Reading this book has once again made me infinitely glad that I was born when I was, and not back in earlier times, when the lives of women were so different than they are now. The freedoms that women have gained since Howe’s time are so many and varied that I have often wondered how many other creative women we would be familiar with now, had their voices not been stifled back then.

The changes in attitudes towards women in the arts just in my own lifetime have been radical, and I have been the beneficiary of many of them. I came of age during the women’s rights movement of the 1970’s and the fights that we fought back then have given us momentum towards continuing to change the future. While the canon of the histories of the creative arts is still dominated by white males, and some fields are still male-dominated (architecture and movies, anyone?) the work of females and other marginalized groups is increasingly being taught more in schools, and is certainly being exhibited/published/performed/built. The internet has created public platforms for artists that were unimaginable only a few years ago. It’s my view that the participation of females in the arts is profound and that their work is valued more today than ever.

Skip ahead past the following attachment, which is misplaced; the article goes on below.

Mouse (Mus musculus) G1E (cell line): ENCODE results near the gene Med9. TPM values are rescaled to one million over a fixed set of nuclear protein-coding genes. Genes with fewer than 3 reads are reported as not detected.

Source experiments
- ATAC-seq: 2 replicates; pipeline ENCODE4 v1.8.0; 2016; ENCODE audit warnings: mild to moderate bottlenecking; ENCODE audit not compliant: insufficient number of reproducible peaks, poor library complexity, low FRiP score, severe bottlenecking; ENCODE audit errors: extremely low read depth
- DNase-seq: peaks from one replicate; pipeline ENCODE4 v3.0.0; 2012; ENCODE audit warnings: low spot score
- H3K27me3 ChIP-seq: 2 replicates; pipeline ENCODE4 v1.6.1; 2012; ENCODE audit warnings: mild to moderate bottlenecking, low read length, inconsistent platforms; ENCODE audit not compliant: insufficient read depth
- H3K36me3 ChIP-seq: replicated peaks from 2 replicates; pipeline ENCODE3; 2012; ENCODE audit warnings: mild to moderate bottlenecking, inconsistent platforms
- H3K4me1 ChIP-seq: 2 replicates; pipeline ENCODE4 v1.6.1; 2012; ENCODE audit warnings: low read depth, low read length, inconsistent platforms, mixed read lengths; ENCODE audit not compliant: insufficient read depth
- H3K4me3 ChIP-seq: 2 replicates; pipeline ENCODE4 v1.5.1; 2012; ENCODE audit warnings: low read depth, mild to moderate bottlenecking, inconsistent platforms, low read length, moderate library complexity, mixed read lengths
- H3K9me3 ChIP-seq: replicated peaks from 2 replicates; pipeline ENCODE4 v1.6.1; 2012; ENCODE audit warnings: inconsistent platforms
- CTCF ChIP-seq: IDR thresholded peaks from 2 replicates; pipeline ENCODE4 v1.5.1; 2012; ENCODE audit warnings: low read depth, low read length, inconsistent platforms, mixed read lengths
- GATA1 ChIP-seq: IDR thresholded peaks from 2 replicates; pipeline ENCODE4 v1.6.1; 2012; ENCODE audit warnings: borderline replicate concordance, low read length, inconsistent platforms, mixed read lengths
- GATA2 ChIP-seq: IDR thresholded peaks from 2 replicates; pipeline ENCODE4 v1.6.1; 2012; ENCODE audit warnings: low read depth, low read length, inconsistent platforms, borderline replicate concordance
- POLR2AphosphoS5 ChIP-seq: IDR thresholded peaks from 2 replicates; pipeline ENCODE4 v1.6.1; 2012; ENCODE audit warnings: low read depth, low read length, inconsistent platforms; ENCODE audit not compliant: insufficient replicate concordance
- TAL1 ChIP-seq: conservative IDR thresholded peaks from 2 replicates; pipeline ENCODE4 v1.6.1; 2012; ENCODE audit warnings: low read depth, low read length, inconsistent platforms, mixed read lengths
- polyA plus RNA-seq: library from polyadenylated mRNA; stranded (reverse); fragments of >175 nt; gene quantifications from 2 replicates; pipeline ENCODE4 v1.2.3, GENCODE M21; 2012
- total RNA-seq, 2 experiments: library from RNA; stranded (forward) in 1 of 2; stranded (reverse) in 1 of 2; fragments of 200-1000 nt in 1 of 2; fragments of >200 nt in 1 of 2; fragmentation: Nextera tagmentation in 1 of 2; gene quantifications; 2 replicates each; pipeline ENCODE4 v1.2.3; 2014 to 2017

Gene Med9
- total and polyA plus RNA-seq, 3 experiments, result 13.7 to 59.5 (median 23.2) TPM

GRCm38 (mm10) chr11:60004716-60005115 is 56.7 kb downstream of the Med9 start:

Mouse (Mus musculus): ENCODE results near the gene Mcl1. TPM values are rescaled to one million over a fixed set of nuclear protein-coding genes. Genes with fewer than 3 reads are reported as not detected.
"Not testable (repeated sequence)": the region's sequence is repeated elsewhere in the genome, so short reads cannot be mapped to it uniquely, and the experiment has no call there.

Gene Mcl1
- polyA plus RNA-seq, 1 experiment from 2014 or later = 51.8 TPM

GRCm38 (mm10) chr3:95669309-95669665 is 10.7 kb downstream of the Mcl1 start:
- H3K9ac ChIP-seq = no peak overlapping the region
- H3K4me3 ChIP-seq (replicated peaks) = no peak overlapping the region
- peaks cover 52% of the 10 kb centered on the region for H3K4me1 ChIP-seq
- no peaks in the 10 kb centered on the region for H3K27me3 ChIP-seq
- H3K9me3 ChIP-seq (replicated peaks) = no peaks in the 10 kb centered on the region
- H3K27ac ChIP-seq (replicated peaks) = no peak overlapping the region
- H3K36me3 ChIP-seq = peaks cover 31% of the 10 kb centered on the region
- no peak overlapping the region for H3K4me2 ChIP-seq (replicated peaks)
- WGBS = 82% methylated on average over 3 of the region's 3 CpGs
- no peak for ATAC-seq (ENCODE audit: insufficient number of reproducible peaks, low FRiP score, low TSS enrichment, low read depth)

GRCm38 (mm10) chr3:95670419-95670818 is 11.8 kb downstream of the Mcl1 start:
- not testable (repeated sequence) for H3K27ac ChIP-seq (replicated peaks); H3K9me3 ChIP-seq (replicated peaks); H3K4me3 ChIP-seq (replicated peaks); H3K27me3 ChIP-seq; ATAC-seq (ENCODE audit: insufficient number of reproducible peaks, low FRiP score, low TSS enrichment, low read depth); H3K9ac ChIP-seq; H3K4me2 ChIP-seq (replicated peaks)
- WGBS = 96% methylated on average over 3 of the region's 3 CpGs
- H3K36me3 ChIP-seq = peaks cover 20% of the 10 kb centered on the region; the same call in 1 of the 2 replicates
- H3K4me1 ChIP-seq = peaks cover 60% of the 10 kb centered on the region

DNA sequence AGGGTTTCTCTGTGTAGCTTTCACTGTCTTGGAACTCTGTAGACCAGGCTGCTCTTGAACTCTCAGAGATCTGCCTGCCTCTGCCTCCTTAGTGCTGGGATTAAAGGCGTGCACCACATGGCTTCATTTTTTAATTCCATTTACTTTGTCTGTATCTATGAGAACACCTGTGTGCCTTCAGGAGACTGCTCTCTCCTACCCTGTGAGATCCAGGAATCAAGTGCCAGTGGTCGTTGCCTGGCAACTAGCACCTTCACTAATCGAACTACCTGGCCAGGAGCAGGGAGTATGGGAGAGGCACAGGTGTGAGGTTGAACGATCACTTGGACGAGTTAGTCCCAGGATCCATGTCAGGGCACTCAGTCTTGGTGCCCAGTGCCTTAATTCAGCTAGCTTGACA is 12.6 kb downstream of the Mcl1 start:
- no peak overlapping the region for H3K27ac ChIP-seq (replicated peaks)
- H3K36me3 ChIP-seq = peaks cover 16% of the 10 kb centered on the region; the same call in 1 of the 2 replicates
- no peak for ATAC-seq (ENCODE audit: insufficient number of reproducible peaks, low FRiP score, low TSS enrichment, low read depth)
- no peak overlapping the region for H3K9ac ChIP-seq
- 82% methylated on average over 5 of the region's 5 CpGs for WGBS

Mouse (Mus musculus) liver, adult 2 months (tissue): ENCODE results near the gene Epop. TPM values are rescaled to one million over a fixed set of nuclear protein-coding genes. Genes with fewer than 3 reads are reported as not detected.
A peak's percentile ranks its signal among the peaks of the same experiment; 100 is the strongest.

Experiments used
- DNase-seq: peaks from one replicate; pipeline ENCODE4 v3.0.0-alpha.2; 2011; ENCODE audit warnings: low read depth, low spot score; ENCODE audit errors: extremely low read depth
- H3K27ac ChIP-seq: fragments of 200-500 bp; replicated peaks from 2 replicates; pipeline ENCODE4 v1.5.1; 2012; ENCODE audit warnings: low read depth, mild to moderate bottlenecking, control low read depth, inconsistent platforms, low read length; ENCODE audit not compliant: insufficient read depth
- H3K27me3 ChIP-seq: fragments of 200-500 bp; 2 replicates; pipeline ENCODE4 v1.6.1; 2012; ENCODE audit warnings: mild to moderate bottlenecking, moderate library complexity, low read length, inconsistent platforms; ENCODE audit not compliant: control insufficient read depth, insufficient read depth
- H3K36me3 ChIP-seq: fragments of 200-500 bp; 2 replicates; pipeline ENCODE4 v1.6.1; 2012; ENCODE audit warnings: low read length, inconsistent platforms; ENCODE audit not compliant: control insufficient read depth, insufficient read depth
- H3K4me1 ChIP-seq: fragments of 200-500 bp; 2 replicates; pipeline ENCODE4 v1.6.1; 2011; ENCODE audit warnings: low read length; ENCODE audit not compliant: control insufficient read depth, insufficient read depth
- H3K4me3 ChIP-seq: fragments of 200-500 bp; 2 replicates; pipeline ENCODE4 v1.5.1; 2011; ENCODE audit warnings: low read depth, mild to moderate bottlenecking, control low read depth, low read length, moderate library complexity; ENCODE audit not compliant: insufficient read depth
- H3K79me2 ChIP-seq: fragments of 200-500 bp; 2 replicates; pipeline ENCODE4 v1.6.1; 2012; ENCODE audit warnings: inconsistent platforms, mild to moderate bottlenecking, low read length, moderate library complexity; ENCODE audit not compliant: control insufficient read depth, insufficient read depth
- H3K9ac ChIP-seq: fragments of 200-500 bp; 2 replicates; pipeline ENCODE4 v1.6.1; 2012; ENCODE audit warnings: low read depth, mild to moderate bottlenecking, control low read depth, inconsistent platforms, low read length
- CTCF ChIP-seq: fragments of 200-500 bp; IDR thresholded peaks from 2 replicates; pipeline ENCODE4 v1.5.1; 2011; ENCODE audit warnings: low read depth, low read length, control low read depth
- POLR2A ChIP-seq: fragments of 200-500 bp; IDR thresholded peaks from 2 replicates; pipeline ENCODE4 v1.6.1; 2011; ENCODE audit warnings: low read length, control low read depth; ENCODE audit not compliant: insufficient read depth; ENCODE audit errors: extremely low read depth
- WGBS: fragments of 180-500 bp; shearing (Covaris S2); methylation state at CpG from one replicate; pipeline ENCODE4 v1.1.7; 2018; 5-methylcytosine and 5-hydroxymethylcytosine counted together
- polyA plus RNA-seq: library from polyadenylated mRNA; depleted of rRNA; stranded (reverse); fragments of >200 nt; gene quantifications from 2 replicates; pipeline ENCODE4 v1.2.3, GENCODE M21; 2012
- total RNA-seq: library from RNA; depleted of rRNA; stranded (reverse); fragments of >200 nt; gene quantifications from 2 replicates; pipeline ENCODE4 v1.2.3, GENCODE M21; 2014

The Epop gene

Is there more to be done in this regard? Yes. Absolutely.

But we shouldn’t lose sight of how far we have come from earlier times, when it was impossible for so many women like Julia Ward Howe to express themselves creatively, much less be recognized and lauded for their efforts.

Portraits, Self-Portraits, Cindy Sherman & Aging (Part 2)

My last post was inspired by a recent New York Times article about Cindy Sherman’s  latest body of work. In it, she presents herself in the style of old Hollywood screen goddesses who are past their prime. Rather than looking sadly like they are trying to still look like their younger selves, the women that Sherman portrays have a certain dignity to them. They look like they are older. They look like they have lived a life.

Photograph by Cindy Sherman

Photograph by Cindy Sherman

Sherman states that this work, which came after a 5-year hiatus, was the result of she herself getting older and trying to come to terms with it. She says, “I, as an older woman, am struggling with the idea of being an older woman.” And apparently she is using this new series to try to figure it out.